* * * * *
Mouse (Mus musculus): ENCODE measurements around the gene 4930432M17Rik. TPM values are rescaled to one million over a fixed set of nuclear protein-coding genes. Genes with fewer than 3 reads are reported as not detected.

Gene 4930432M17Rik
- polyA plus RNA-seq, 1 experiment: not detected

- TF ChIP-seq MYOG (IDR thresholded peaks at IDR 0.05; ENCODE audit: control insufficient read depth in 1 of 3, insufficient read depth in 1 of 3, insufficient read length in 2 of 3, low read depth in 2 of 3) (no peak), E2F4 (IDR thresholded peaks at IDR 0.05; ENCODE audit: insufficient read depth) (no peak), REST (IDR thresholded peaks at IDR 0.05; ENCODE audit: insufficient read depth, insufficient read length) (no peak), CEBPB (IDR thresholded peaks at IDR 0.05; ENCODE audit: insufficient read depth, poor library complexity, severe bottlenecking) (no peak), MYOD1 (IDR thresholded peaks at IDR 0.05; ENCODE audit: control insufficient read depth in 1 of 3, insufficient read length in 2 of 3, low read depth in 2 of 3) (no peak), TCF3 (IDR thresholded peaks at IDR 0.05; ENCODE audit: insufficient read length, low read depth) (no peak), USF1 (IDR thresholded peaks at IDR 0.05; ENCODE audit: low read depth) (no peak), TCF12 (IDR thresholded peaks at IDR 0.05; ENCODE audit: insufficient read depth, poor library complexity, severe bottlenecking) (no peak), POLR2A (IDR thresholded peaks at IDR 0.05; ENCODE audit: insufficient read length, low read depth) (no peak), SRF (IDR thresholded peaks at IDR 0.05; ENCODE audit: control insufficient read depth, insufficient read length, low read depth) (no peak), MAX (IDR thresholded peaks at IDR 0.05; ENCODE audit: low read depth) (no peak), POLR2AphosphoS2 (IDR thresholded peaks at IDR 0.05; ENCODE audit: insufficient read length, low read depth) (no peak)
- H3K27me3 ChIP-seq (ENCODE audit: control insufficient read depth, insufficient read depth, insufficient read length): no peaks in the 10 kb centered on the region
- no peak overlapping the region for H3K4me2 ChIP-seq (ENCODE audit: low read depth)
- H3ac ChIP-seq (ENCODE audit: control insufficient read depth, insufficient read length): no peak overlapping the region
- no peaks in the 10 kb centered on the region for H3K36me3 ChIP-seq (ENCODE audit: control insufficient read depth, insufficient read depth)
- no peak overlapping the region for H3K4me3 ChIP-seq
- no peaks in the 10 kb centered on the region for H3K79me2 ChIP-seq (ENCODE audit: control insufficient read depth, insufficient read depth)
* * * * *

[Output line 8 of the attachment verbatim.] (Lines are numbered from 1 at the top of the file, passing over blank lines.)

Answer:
- no peaks in the 10 kb centered on the region for H3K36me3 ChIP-seq (ENCODE audit: control insufficient read depth, insufficient read depth)